But joking aside, the real point is that Canada Post still has a responsibility to deliver the mail, however expensive, both to and from far-flung places across the country.
What do you think tough-minded private sector CEOs would say to a responsibility like that if asked to run Canada Post at a profit? My guess is that they would quickly jettison the unprofitable routes or charge an arm and a leg for those services like the private carriers do.
But neither Canada’s government nor Canada Post is willing to dump their cross Canada delivery mandate nor let go of the myth that you can run a public service that is self-sustaining without government help.
The result is a horribly contorted mess of public responsibilities delivered under the guise of phony profitability in the service of a jaundiced interpretation of predictable consultation results.
But it was not always so. Let’s go back to the beginning of the modern postal service in Canada.
On November 24, 1852, the New York Times published an article titled “Cheap Postage in Canada”. Canada had reduced its postage rates drastically and had begun to produce its own postage stamps after the Canada Post Office had been “given up by the Imperial authorities.”
The prevailing expectation was that revenues would drop precipitously. But something strange and unanticipated began to happen:
“With all these reductions, it has been found that [the] 15,000 pounds appropriated [in the] last session of the legislature to meet the apprehended deficiency in the revenue, has more than covered it. The first quarter of the present fiscal year … exhibits still more favourable results of the cheap system. The increase of business is very marked.”
One of the longest lasting public policy innovations in Canada got off to a good beginning. The change was to allow any person in Canada to post a letter of a half-ounce or less to anyone else in Canada for a standard fee – 3 pence in 1851. The new policy replaced an almost incomprehensible system of charges that took great expertise to administer and which few understood.
Some 162 years later, a vestige of this postage policy is still in place but on life supports. Anyone living in Whitehorse can still send a standard letter to a friend in St. John’s for a low standard fee (63 cents + sales tax in 2013 – soon to move to a dollar). The same rate applies to someone mailing a letter to a friend across the street.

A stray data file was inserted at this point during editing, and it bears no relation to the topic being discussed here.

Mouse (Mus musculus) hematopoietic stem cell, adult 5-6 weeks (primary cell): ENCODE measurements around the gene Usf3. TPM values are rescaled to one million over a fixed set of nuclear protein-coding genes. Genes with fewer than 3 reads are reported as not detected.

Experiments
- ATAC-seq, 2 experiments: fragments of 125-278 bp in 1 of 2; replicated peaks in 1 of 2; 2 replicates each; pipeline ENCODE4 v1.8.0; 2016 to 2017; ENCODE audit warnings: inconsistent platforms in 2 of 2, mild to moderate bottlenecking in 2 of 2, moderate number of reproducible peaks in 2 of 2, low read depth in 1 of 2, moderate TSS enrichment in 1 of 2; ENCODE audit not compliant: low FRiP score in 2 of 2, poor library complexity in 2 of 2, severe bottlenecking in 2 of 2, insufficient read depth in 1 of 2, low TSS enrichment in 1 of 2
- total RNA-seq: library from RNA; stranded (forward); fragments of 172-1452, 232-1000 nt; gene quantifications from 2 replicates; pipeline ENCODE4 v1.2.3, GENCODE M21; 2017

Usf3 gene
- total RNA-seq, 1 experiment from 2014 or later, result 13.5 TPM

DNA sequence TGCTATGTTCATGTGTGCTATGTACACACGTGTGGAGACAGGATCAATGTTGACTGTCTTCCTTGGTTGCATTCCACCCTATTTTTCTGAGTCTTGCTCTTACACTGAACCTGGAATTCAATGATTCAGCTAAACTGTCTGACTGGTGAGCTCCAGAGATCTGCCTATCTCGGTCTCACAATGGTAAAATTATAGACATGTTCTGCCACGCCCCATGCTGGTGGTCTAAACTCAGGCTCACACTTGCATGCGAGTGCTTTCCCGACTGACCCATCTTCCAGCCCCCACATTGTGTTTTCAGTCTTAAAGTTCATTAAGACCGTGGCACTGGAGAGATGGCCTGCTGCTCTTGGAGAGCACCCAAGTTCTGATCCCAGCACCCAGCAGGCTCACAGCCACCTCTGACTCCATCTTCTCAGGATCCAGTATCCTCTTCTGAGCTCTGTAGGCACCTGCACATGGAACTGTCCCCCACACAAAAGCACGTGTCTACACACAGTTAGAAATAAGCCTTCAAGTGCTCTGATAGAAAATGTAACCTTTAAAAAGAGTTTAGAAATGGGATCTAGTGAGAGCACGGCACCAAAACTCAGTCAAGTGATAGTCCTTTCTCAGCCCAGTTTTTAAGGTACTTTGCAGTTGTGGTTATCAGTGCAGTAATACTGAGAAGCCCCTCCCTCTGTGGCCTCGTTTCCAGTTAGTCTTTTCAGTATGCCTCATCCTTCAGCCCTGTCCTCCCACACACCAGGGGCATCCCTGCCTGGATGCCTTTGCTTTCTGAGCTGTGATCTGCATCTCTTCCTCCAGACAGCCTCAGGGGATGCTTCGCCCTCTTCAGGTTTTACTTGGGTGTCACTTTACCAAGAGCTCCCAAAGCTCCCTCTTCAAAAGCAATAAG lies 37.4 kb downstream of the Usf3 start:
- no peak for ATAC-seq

From many points of view, this long lasting public policy contains grave inequities. It costs much more to deliver a letter across the country than it does to mail one across the street. The subsidy to people in far-flung places is obviously higher than to those living closer to large post office hubs. Clearly, there is a case to abandon this 162 year old policy and align charges closer to real costs.
But the standard fee postal rate is a policy that helped build Canada. The Times article from 1852 tells us how:
“During the past fiscal year, 243 new Post Offices have been established. Post communication between Canada and the provinces of New Brunswick and Nova Scotia, by land route via Quebec and Temiscuator has with the cooperation of the latter provinces, been increased from twice to three times a week.”
The article noted that mail usage increased by more than 110% from 1851 to 1852. But the new cheaper postal rate was not implemented only in the name of simplicity:
“The Postmaster General gives it as his opinion that packet postage ought to be reduced; the pressing high rates pressing severely upon poor emigrants and others, at a time like this, when thousands of families are as it were, divided between the two continents …. in conclusion, the Postmaster General recommends a further reduction of postage and expresses his opinion that the financial condition and prospects of the Department at the close of another year, will be such as to warrant the Governor-General in recommending a penny rate.”
What is going on here? Canada implemented a simpler system that helped make the nation more productive, built our early communications network, and kept Canadians in touch with one another. It was less expensive, addressed poverty, and was more popular with the public. Was it a fluke?
The answer is no. Our system of roads, railways, airports, telecommunications, and our electrical grid had similar outcomes when they were first put in place. Things got less expensive and our living standards rose. Each of these segments of our modern infrastructure continues to distinguish modern Canada and other rich countries from developing countries that have poor utilities or lack modern infrastructure.